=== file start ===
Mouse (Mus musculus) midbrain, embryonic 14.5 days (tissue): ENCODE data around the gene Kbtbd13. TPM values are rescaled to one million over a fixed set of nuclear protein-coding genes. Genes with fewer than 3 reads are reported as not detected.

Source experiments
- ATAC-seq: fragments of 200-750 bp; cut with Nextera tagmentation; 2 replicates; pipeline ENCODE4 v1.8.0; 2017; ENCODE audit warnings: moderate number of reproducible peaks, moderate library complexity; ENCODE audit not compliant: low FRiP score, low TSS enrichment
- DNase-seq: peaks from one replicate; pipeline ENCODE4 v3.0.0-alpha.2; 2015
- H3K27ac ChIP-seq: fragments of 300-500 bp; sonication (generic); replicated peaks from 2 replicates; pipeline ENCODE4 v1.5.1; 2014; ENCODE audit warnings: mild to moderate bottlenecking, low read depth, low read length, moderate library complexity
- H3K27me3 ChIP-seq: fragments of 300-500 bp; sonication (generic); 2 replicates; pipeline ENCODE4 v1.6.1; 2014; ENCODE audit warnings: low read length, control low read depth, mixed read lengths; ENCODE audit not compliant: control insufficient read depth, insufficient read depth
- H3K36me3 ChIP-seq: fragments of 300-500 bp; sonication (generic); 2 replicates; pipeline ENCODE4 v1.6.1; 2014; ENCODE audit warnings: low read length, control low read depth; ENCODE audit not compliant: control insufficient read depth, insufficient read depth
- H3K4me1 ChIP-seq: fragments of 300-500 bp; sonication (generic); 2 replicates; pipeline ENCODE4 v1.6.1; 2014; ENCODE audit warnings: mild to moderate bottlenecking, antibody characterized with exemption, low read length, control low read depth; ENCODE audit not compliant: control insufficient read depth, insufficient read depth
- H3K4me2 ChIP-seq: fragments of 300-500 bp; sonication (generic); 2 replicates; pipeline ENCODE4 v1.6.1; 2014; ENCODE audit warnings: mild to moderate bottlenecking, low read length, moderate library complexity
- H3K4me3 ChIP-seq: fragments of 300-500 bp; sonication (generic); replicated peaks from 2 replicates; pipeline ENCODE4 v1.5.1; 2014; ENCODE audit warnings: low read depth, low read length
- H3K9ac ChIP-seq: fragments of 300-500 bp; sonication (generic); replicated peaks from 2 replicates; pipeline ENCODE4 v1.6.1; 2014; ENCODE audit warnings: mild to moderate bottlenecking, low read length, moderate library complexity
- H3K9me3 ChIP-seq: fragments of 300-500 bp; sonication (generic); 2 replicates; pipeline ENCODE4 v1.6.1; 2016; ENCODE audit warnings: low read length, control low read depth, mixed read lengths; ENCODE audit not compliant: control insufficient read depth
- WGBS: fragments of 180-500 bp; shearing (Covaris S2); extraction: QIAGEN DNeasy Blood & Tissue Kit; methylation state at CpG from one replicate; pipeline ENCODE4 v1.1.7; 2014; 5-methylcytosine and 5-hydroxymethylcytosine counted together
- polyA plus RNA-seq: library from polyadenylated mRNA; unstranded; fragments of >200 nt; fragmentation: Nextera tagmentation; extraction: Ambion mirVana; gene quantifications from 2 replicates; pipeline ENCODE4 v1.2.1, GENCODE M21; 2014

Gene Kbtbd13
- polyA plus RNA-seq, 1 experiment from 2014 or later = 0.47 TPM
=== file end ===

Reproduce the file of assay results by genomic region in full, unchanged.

Mouse (Mus musculus) midbrain, embryonic 14.5 days (tissue): ENCODE data around the gene Kbtbd13. TPM values are rescaled to one million over a fixed set of nuclear protein-coding genes. Genes with fewer than 3 reads are reported as not detected.

Source experiments
- ATAC-seq: fragments of 200-750 bp; cut with Nextera tagmentation; 2 replicates; pipeline ENCODE4 v1.8.0; 2017; ENCODE audit warnings: moderate number of reproducible peaks, moderate library complexity; ENCODE audit not compliant: low FRiP score, low TSS enrichment
- DNase-seq: peaks from one replicate; pipeline ENCODE4 v3.0.0-alpha.2; 2015
- H3K27ac ChIP-seq: fragments of 300-500 bp; sonication (generic); replicated peaks from 2 replicates; pipeline ENCODE4 v1.5.1; 2014; ENCODE audit warnings: mild to moderate bottlenecking, low read depth, low read length, moderate library complexity
- H3K27me3 ChIP-seq: fragments of 300-500 bp; sonication (generic); 2 replicates; pipeline ENCODE4 v1.6.1; 2014; ENCODE audit warnings: low read length, control low read depth, mixed read lengths; ENCODE audit not compliant: control insufficient read depth, insufficient read depth
- H3K36me3 ChIP-seq: fragments of 300-500 bp; sonication (generic); 2 replicates; pipeline ENCODE4 v1.6.1; 2014; ENCODE audit warnings: low read length, control low read depth; ENCODE audit not compliant: control insufficient read depth, insufficient read depth
- H3K4me1 ChIP-seq: fragments of 300-500 bp; sonication (generic); 2 replicates; pipeline ENCODE4 v1.6.1; 2014; ENCODE audit warnings: mild to moderate bottlenecking, antibody characterized with exemption, low read length, control low read depth; ENCODE audit not compliant: control insufficient read depth, insufficient read depth
- H3K4me2 ChIP-seq: fragments of 300-500 bp; sonication (generic); 2 replicates; pipeline ENCODE4 v1.6.1; 2014; ENCODE audit warnings: mild to moderate bottlenecking, low read length, moderate library complexity
- H3K4me3 ChIP-seq: fragments of 300-500 bp; sonication (generic); replicated peaks from 2 replicates; pipeline ENCODE4 v1.5.1; 2014; ENCODE audit warnings: low read depth, low read length
- H3K9ac ChIP-seq: fragments of 300-500 bp; sonication (generic); replicated peaks from 2 replicates; pipeline ENCODE4 v1.6.1; 2014; ENCODE audit warnings: mild to moderate bottlenecking, low read length, moderate library complexity
- H3K9me3 ChIP-seq: fragments of 300-500 bp; sonication (generic); 2 replicates; pipeline ENCODE4 v1.6.1; 2016; ENCODE audit warnings: low read length, control low read depth, mixed read lengths; ENCODE audit not compliant: control insufficient read depth
- WGBS: fragments of 180-500 bp; shearing (Covaris S2); extraction: QIAGEN DNeasy Blood & Tissue Kit; methylation state at CpG from one replicate; pipeline ENCODE4 v1.1.7; 2014; 5-methylcytosine and 5-hydroxymethylcytosine counted together
- polyA plus RNA-seq: library from polyadenylated mRNA; unstranded; fragments of >200 nt; fragmentation: Nextera tagmentation; extraction: Ambion mirVana; gene quantifications from 2 replicates; pipeline ENCODE4 v1.2.1, GENCODE M21; 2014

Gene Kbtbd13
- polyA plus RNA-seq, 1 experiment from 2014 or later = 0.47 TPM